transitions. / by jen geigley

The other day, Lo came home from school and said she had something bad to tell me. Something really, really bad. (That's a quote.)

My girl has said things like this before and it usually ends up being something pretty minor. Like how she found a preschool classmate's clean-up reward sticker stuck to the sleeve of her shirt and needs to give it back immediately.

But this time, she took me into her room and asked me to close the door (even though the only people at home were me, her and the baby.) And after some hesitation, she whispered into my ear "I don't think I like being a big sister. And I love Bowie. But ... I don't think I like being a big sister." And then she quickly covered her mouth and her eyes opened wide and she looked at me.

And I said "Oh my gosh, did you think I'd be upset with you?" And she said "Yes." And I told her I wasn't upset. At all. That I completely understood and that it was okay for her to feel that way. I told her that when I was five, I was a big sister too, and I remember how it felt.

And the thing is ... she's a fantastic big sister. If the baby cries, she rushes over to give him a pacifier or sing a song or shake a rattle for him. She, on her own, can get him to stop crying. She's a natural little caretaker. Sure, the 'newness' has worn off and she's a little less likely to help every single time I check in to see if she wants to get involved in whatever is going on at the moment. But Bo and I have tried extra hard to roll with it and take things as they come with her feelings in mind. He has taken her to do tons of extra fun activities so that she has that one-on-one time. Not to say that every minute has been easy, because it hasn't. We knew it would be hard, but somehow I didn't expect ... this. Why wasn't I more prepared?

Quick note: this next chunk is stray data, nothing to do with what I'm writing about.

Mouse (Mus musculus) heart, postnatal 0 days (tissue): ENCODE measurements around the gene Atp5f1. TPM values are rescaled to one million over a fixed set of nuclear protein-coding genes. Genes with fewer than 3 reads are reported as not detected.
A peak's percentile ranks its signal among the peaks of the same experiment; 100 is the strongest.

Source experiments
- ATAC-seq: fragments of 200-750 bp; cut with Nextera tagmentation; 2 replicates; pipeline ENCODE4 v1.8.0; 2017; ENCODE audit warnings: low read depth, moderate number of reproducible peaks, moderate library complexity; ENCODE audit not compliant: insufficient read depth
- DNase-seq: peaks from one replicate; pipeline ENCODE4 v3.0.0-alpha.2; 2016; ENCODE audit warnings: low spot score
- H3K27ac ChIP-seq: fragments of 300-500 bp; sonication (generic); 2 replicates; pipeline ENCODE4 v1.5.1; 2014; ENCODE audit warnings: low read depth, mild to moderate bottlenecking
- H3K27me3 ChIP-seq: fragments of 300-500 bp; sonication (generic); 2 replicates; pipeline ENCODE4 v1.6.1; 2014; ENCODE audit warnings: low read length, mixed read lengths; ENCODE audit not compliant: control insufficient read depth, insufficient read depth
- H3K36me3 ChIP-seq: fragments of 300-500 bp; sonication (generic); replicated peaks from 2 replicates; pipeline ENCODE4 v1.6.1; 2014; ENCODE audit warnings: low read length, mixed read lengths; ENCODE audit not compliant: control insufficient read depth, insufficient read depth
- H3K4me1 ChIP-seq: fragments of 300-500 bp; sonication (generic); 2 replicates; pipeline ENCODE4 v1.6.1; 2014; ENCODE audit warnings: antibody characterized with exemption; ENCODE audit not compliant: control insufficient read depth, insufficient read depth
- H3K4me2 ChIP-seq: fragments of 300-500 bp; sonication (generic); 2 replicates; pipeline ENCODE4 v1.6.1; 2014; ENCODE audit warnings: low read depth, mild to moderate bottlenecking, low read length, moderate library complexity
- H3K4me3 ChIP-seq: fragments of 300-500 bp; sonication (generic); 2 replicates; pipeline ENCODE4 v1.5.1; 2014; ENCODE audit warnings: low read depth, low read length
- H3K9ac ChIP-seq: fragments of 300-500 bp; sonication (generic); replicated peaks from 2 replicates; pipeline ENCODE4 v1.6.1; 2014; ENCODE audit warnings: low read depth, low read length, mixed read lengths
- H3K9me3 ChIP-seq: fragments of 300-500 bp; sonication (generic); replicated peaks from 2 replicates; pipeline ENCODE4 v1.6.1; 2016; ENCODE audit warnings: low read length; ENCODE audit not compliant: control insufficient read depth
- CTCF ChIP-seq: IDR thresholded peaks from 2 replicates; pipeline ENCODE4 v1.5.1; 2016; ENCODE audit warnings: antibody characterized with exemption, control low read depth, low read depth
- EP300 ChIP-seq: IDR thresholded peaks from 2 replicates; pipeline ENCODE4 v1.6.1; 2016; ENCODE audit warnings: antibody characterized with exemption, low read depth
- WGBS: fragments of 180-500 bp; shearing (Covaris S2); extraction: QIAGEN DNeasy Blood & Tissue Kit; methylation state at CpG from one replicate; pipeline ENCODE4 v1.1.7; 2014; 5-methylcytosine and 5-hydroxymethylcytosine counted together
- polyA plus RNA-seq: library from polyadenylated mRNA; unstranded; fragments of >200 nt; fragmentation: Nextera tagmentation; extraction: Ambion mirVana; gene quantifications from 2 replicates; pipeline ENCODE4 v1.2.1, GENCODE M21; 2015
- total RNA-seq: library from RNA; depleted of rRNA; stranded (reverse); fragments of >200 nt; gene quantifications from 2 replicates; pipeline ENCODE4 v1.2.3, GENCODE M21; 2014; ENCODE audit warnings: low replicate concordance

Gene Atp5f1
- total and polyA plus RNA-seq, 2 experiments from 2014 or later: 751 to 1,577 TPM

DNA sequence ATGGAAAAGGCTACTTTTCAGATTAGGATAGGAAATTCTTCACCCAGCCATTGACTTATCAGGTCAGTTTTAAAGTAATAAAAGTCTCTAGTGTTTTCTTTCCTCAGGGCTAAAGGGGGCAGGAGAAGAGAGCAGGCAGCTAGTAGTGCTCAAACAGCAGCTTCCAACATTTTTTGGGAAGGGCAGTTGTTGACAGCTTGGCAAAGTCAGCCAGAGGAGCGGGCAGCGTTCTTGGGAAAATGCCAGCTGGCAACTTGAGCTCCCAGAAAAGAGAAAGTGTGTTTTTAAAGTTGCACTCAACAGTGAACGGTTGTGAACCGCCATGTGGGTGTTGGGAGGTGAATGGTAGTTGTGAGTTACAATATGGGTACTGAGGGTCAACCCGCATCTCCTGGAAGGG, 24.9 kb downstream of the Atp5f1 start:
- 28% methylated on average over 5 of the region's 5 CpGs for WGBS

I felt horrible. I felt guilty. Had I expected too much from her? Was I involving her too much or not enough? I had thrown her into this new role and I felt so often that it was impossible to give her the attention and time she needed. She used to have entire days alone with me and we could do pretty much anything she wanted. We'd hang out, have picnics, play outside or watch movies and she would always say with a smile, 'girls only.'

Things are so different for her now.

And then my mind immediately flashed back to this post by Dooce. It's one of those things you read and somehow remember every word, years later. She had written about how five-year-old Leta suddenly looked like a giant next to newborn Marlo. (My thoughts exactly. The enormous hands, the eyes ... the head!) And how Leta wanted her new baby sister to stop crying at her. And how she buried her face into her dad's neck one night and said "I want you to love me." And I was like, woah. Yeah. This is our life right now.

I found myself saying the same things to Lo. Those universal mom things. I hugged her hard and told her I loved her so very, very much. That she was my first-born baby and my one and only most favorite daughter. That she was a wonderful big sister, even if she didn't like being a big sister right now. And that someday things will change and it will get better and easier and more fun.

And then I promised her a 'girl date' to grab doughnuts or fro-yo or whatever she wanted. Just like we used to. Girls only.